The suggested iron:copper ratio is somewhere between 10:1 and 15:1.
The chart below illustrates the satiety response we have to copper and iron together. Here, we can see that we have a much stronger craving for foods that contain more iron.
We consume less energy when our iron:copper ratio is higher.
The distribution chart below shows that Optimisers have:
- A median iron:copper ratio = 11,
- A 15th percentile iron:copper ratio = 6.8, and
- An 85th percentile iron:copper ratio = 18.5.
While the Optimiser average is in the middle of the recommended range of 10 to 15, the iron:copper distribution amongst the Optimiser data is much broader.
So again, you likely needn’t be concerned if your iron:copper ratio is between 7 and 19 unless you are supplementing. But if you are supplementing, it will be safer to stay in the 10 to 15 target range.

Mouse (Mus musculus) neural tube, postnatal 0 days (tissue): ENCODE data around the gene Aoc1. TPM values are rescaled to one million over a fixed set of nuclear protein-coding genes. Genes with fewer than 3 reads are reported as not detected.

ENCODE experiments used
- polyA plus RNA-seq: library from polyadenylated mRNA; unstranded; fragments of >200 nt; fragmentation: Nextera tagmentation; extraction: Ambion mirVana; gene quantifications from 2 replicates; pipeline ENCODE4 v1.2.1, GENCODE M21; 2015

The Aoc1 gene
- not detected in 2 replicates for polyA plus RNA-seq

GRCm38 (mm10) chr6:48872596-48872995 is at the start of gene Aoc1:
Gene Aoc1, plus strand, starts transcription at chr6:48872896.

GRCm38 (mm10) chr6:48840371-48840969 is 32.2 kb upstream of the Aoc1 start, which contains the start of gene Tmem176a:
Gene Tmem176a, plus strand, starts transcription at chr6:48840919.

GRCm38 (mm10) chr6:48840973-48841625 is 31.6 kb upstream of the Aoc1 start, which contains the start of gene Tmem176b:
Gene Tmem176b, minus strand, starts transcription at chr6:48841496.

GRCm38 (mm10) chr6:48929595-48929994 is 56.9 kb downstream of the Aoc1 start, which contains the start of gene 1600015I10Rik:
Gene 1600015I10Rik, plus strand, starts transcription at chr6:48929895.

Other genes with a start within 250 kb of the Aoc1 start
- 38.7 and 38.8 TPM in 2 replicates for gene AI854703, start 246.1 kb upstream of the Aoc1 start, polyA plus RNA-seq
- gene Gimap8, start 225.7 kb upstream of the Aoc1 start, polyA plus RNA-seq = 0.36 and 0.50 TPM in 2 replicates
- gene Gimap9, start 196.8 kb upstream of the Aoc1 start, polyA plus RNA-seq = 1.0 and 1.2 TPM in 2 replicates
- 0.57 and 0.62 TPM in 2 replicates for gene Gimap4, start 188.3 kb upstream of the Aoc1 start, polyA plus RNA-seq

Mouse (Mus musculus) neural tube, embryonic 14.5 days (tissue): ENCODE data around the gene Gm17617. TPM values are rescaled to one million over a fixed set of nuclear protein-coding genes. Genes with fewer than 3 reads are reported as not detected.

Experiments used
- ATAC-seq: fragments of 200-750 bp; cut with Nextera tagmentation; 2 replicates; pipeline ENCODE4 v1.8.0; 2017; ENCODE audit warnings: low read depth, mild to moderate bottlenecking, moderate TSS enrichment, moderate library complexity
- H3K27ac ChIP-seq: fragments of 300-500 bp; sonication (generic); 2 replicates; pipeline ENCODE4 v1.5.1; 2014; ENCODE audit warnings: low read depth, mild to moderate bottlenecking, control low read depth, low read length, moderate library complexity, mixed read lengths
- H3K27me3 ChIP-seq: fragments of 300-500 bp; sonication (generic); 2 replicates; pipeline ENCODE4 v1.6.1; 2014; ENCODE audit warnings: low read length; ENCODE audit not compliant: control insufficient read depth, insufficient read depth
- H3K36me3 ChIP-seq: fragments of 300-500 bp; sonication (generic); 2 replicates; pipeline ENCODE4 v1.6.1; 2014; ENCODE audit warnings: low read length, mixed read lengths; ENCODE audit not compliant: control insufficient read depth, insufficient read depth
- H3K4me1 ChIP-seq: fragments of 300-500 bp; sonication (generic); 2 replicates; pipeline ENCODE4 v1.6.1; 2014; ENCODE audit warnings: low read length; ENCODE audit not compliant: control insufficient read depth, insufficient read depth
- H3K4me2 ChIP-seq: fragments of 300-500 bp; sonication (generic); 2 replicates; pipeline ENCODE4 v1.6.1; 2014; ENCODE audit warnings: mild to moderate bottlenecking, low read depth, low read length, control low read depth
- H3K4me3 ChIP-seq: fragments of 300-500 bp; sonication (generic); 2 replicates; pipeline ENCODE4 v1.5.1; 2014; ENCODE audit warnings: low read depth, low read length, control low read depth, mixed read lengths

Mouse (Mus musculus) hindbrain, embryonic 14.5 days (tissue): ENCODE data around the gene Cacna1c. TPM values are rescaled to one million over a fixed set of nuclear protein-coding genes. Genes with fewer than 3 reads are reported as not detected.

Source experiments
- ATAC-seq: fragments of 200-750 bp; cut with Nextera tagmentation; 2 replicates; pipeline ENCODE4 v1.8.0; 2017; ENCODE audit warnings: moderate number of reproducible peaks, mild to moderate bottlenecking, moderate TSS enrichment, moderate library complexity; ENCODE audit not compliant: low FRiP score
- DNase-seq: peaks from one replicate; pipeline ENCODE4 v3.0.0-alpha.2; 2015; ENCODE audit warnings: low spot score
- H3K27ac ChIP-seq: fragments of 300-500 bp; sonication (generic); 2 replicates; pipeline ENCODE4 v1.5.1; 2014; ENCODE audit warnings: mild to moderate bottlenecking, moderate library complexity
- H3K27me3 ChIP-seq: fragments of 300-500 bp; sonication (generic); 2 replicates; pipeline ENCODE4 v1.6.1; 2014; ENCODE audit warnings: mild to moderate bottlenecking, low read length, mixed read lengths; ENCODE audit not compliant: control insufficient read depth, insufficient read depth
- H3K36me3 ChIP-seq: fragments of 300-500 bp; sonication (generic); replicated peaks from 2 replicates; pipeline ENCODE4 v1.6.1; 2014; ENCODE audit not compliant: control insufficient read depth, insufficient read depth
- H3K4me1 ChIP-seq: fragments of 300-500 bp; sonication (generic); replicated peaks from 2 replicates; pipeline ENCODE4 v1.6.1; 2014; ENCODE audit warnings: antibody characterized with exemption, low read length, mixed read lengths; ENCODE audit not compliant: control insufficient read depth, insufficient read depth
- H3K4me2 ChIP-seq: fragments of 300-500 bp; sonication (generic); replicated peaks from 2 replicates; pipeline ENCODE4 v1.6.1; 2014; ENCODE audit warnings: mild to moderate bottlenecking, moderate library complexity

The human body needs adequate magnesium levels to properly use calcium, the most abundant inorganic mineral of the body. We need calcium for muscle contraction, sending nerve impulses, bone integrity, and maintaining a healthy pH. Calcium is also an antihistamine.
Meanwhile, magnesium deficiency affects calcium metabolism and alters the levels of certain hormones that regulate calcium metabolism. Besides calcium utilisation, we need magnesium for over 300 enzymatic reactions. It is required for muscle relaxation, fluid balance, hormone detoxification, and stress management, amongst other things. Almost half of the US population is not meeting their recommended magnesium requirement.
For more on magnesium, check out our article, Magnesium-Rich Foods: A Practical Guide.
High intakes of calcium may interfere with magnesium status by reducing intestinal absorption and increasing urinary losses. On the flip side, magnesium deficiency is known to induce calcium deficiency.